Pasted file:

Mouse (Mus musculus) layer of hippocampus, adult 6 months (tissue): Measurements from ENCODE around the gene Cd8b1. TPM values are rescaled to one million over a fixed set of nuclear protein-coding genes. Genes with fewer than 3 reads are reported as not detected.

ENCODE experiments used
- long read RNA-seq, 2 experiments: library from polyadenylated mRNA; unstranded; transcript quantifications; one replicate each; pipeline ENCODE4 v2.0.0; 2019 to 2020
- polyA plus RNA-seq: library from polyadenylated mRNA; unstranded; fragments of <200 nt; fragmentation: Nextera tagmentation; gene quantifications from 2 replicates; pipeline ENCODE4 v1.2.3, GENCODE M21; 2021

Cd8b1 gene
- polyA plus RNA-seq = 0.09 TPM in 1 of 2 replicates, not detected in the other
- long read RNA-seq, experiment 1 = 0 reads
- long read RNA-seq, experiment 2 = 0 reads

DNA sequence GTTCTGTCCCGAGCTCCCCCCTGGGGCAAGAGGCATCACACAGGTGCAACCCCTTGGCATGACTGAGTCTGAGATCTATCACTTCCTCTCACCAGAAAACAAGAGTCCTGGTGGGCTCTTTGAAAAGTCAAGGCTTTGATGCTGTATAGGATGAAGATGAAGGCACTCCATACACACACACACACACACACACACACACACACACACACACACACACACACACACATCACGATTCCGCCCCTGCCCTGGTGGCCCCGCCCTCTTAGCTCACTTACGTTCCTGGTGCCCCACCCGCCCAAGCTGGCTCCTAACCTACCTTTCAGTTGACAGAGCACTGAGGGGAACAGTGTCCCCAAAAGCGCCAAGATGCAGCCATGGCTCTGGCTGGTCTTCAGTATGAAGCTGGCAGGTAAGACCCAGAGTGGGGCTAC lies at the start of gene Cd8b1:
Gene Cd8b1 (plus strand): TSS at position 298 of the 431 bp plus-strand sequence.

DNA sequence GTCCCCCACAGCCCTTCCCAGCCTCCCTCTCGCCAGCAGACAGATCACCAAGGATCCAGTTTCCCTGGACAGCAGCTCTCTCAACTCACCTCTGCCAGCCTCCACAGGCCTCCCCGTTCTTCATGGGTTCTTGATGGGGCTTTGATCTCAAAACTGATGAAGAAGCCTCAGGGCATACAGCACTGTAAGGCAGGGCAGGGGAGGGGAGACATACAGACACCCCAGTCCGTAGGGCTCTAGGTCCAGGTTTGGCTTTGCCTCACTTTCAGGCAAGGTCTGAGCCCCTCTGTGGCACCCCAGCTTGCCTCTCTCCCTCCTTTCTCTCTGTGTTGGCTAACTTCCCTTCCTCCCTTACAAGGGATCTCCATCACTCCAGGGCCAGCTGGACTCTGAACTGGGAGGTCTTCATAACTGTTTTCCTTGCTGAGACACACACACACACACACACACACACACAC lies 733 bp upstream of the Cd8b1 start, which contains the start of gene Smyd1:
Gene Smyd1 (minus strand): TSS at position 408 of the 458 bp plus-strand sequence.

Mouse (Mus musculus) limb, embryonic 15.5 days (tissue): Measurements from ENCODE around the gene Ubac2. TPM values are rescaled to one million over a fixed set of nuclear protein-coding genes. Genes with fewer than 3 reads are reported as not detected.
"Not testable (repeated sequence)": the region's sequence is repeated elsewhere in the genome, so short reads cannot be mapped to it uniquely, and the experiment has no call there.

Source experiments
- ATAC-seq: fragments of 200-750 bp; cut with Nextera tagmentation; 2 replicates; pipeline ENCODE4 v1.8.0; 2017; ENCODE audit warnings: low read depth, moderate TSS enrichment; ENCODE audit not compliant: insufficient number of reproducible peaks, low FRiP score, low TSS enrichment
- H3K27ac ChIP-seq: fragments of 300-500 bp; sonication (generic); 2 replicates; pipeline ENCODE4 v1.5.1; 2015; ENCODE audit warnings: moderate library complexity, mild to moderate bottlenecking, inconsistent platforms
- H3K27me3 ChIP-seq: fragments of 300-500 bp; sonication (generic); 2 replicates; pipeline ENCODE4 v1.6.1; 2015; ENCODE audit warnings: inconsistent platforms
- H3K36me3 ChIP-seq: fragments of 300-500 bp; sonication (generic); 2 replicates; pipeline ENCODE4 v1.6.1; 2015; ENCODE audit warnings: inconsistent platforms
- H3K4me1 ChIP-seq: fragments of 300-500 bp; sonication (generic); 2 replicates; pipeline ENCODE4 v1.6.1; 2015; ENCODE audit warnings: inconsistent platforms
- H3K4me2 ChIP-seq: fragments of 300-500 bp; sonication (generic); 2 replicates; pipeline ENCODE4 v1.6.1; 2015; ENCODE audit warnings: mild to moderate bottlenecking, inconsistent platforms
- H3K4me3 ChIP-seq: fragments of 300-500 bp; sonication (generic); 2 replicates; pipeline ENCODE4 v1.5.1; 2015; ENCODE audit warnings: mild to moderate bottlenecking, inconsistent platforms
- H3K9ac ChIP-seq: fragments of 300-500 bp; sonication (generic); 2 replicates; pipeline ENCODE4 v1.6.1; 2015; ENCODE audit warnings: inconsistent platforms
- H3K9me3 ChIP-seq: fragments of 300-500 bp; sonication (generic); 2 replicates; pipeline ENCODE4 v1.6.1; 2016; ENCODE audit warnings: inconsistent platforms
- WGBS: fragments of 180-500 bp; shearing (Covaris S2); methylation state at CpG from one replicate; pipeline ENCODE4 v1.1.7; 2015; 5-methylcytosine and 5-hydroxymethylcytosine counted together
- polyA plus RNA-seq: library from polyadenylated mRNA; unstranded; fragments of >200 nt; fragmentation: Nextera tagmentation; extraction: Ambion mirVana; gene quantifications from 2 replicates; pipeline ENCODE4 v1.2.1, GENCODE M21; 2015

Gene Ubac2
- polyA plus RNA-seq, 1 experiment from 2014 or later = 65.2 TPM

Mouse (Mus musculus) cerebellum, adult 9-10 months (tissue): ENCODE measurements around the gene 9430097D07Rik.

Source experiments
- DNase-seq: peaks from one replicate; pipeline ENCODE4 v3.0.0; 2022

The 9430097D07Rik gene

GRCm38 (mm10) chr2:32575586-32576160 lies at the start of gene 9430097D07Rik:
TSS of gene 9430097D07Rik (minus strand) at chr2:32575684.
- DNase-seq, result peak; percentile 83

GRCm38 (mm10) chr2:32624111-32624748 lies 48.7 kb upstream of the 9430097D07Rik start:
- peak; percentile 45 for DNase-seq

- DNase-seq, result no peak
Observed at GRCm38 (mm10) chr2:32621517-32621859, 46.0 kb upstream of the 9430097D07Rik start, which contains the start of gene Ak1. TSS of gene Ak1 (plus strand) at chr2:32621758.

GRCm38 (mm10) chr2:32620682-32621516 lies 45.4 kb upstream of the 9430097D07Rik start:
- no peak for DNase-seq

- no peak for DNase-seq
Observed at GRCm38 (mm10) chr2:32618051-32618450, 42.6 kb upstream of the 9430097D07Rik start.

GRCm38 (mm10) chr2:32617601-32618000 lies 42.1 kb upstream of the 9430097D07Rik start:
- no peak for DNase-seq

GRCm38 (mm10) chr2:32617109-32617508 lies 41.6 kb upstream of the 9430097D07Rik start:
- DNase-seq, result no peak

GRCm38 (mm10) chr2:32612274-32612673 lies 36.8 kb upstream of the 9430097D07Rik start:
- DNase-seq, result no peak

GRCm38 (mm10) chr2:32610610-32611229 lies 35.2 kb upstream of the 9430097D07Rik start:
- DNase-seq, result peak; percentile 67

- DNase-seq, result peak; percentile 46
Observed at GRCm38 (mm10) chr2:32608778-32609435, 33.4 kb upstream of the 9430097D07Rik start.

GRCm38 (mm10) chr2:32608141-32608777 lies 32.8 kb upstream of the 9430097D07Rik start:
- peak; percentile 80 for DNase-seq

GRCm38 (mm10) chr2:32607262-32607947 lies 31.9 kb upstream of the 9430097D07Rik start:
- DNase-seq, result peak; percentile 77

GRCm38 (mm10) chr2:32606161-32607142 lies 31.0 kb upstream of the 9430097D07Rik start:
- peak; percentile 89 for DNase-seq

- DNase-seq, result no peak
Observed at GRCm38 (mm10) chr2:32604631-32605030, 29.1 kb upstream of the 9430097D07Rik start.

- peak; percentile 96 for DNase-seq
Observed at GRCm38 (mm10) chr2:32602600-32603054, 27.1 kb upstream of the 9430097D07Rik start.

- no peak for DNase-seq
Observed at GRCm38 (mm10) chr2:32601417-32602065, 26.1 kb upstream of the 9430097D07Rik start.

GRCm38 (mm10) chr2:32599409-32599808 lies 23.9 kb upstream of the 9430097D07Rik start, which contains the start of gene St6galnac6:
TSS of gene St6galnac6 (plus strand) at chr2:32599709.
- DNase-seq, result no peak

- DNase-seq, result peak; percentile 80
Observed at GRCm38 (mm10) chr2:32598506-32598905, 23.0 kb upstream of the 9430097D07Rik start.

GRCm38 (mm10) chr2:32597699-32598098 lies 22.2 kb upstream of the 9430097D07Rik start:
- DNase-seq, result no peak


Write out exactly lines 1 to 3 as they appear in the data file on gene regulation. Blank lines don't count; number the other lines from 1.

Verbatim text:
Mouse (Mus musculus) layer of hippocampus, adult 6 months (tissue): Measurements from ENCODE around the gene Cd8b1. TPM values are rescaled to one million over a fixed set of nuclear protein-coding genes. Genes with fewer than 3 reads are reported as not detected.

ENCODE experiments used
- long read RNA-seq, 2 experiments: library from polyadenylated mRNA; unstranded; transcript quantifications; one replicate each; pipeline ENCODE4 v2.0.0; 2019 to 2020